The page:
By Jason Sherlock
I hated Irish at during my time in secondary; I always thought it was a useless, dead language. I would have said it was obsolete like Latin. I refused to learn it at school; I received so many teacher notes and detentions for refusing to engage with it.
One time I even met my GP to get him to write me a letter saying Irish was affecting my health dearly, and it would be best (with regards to my mental health) if I dropped it.
That didn’t work out, so I even took an official dyslexia test and cheated on it to make my score worse so I could drop Irish, but that didn’t work either.
I also brought my German homework into my Irish class to work on instead of Irish, because at the time I saw that as more beneficial to me. I was born in Ireland and I attended primary school here, so there wasn’t a possibility of me dropping it. I also never heard it being spoken amongst my peers either so I thought, why bother?
My opinion of Irish changed when I left secondary school. I started to realise that Irish is my language. I refused to accept that until recently. I started to wonder why most of us do not speak it, or even try to speak it. Why don’t we speak our mother tongue? Irish is ours.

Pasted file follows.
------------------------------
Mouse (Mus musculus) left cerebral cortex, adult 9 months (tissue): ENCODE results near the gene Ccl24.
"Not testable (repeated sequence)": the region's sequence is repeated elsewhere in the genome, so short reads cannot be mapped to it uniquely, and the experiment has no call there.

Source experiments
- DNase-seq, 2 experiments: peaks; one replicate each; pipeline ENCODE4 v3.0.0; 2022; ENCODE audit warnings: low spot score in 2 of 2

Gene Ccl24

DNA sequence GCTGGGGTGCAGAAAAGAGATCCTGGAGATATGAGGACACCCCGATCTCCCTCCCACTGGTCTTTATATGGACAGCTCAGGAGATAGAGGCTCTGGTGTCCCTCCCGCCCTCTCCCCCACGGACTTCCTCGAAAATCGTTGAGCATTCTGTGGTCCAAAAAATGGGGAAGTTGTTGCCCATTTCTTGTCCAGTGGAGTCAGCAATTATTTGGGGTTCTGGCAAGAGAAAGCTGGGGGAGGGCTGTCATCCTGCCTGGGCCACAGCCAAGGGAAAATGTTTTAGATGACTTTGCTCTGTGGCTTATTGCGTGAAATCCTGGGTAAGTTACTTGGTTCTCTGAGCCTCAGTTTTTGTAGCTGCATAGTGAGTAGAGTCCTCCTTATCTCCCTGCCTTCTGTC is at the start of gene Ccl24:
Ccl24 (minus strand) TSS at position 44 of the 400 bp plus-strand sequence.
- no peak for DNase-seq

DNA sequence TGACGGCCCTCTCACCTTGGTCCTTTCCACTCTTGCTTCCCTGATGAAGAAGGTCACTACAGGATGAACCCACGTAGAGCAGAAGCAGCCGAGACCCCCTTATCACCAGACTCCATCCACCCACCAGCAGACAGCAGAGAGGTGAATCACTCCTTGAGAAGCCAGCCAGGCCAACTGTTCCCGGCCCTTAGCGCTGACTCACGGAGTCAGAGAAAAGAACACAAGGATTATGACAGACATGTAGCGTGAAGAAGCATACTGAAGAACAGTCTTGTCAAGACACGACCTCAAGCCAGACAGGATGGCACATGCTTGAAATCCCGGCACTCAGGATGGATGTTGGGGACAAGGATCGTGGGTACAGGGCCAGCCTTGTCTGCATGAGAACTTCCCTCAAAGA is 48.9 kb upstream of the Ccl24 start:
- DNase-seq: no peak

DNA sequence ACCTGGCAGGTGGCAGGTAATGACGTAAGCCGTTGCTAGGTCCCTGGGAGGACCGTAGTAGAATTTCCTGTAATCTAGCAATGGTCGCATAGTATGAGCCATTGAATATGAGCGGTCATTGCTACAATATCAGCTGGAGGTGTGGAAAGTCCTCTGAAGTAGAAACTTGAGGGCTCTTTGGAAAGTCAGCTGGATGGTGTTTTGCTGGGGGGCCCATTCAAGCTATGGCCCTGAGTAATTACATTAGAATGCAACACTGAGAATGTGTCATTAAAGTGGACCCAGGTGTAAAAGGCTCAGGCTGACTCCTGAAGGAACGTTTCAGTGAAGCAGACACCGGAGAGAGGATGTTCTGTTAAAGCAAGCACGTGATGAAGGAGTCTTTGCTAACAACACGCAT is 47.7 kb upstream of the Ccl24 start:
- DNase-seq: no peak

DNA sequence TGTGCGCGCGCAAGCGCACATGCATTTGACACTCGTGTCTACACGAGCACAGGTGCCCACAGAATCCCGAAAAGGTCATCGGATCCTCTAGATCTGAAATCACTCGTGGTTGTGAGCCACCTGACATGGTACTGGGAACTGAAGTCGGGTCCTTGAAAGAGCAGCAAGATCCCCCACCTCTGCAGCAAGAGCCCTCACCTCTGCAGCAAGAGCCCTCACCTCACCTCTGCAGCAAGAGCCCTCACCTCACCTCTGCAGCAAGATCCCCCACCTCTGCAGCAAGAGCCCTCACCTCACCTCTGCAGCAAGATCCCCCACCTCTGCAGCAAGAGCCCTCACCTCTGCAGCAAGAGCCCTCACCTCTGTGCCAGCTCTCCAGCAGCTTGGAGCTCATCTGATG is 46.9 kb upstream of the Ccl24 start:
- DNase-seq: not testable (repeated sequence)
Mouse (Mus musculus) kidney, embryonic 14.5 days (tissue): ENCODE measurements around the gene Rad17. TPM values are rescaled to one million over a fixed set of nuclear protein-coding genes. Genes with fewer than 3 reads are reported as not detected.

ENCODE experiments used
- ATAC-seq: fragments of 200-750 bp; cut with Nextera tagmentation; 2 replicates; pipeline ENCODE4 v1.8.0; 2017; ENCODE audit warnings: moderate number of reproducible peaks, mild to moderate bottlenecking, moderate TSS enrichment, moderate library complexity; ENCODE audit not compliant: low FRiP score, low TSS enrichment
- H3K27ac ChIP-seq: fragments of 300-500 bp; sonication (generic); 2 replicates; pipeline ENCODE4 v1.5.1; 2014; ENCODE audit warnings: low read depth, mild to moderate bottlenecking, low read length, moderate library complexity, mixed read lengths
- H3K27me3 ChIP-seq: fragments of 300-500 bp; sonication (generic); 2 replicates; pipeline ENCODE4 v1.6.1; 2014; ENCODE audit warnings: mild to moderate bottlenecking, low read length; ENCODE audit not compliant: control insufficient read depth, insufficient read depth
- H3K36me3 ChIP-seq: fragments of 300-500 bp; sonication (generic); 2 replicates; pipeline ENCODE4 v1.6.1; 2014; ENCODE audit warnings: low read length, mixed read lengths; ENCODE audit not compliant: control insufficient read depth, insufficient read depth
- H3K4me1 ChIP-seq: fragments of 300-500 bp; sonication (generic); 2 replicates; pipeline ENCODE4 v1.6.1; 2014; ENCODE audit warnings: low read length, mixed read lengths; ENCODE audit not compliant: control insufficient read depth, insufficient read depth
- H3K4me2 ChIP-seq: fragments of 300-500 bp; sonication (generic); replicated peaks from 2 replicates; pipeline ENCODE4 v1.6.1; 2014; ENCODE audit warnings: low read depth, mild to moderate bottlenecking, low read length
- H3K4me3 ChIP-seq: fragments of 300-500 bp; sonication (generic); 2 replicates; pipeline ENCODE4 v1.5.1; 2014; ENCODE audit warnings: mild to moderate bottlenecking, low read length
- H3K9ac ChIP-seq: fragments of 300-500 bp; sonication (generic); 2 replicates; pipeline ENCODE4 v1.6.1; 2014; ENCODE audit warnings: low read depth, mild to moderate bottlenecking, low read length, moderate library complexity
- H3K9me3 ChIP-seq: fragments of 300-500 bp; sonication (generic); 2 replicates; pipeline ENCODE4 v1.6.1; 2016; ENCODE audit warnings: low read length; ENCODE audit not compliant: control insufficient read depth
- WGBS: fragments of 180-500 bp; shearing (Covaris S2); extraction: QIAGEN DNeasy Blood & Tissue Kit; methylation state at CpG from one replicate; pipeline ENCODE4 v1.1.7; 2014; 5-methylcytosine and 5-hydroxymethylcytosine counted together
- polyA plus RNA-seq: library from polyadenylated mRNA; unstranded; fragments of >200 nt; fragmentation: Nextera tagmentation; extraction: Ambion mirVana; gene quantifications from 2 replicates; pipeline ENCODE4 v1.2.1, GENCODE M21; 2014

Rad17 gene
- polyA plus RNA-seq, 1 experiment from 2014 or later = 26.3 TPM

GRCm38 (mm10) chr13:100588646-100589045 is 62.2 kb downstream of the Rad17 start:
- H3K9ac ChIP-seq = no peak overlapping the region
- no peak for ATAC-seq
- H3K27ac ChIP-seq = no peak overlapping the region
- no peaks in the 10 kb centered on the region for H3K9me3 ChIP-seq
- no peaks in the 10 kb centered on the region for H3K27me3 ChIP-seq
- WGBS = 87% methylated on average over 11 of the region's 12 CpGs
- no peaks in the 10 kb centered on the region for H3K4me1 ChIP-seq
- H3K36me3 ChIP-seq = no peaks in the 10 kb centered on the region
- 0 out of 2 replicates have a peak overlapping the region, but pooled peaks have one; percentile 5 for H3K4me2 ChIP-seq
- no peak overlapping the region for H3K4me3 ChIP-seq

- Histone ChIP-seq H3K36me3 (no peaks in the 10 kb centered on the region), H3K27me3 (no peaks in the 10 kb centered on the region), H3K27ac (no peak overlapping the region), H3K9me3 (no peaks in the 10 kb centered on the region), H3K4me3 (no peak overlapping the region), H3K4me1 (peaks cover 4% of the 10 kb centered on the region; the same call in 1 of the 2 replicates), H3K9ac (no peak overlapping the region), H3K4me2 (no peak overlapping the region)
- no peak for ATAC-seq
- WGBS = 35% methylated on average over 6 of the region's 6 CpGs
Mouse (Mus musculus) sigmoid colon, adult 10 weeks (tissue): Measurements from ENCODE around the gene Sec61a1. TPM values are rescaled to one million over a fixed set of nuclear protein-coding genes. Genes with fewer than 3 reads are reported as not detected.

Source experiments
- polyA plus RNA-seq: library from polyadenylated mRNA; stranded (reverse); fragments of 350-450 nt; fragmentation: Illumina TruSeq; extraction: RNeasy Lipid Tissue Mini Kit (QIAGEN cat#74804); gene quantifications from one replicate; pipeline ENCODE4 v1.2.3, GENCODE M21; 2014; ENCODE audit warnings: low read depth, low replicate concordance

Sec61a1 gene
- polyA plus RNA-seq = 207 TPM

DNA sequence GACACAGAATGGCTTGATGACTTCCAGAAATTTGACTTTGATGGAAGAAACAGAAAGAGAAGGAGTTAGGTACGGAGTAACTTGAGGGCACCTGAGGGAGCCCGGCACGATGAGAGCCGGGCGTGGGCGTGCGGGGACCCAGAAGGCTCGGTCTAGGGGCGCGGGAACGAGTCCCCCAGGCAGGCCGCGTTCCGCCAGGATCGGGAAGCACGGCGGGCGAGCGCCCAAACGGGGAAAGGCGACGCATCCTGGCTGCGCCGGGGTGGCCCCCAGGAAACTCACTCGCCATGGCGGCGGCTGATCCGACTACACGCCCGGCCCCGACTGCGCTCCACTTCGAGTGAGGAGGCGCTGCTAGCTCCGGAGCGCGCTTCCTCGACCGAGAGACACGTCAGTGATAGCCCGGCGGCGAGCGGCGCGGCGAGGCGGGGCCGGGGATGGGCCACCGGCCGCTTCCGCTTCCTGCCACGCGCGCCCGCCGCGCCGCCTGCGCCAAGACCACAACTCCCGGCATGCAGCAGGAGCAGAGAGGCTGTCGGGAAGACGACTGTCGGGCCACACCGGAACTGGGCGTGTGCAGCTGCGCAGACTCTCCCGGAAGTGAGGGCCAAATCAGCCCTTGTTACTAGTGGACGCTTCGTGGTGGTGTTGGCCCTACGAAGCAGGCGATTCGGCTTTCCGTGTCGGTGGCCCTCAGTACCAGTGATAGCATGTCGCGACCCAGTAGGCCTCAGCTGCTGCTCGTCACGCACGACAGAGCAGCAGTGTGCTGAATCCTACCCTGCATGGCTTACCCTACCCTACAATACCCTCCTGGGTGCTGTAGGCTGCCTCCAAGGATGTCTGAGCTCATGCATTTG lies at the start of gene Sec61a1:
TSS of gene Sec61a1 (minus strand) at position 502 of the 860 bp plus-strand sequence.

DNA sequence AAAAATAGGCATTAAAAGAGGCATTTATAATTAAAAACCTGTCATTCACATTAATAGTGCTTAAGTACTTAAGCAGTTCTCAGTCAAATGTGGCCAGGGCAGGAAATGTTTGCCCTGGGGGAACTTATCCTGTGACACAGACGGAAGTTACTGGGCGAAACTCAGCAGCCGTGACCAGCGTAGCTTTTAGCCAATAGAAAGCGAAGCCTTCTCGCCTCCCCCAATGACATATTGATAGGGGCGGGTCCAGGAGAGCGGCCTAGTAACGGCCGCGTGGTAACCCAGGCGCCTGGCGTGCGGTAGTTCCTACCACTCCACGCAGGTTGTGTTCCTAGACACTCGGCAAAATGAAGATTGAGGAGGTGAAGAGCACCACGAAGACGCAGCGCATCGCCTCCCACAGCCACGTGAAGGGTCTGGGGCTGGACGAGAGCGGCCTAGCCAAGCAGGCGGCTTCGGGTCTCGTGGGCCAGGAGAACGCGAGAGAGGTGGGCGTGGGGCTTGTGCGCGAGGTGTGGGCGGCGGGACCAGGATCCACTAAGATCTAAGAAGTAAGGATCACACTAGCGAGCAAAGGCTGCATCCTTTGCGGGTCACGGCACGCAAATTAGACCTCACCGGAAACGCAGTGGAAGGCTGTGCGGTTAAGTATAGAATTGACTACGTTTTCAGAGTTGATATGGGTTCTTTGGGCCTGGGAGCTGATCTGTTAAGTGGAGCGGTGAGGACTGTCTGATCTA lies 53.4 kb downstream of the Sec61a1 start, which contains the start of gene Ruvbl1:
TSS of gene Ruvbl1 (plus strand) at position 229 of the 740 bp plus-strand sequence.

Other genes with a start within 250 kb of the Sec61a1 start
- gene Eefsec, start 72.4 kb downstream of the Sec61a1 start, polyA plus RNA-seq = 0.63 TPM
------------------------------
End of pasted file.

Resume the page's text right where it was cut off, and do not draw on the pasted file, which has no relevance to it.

It’s the one thing we can have, no matter what is taken from us. I realised Irish is a part of who I am, it is my identity.
It’s a shame that our language is declining after we got the bit of independence we have. Why is Irish continuing to decline, especially in the Gaeltachts? That’s a fundamental question for our government.
I decided I needed to find myself, and I found me through Gaeilge. I signed myself up for a diploma in Gaeilge and I’ve been attending evening courses in Áras na Gaeilge in the Acadamh since then.
I learned to love the language instead of hating it, and it has really worked for me. I’m a happier person than I was. Irish is fundamental to me as a person, and we should all speak it.
I’ve been inspired by the music videos on YouTube by TG Lurgan, they translate the most popular songs into Irish and sing them. I saw that Irish language is very much alive as so many people, older and younger than me, sang it. I felt ashamed that I neglected my identity for so long.
I recently graduated with a Dioplóma i nGaeilge Friday 19 October. It filled me with such pride knowing I accomplished something. I hope my experience is a source of inspiration for others. We can all start learning Irish if we give it go. We can take it step by step, day by day. Irish is only dead in your life if you let it be. Keep it alive. Tá an Gaeilge beo!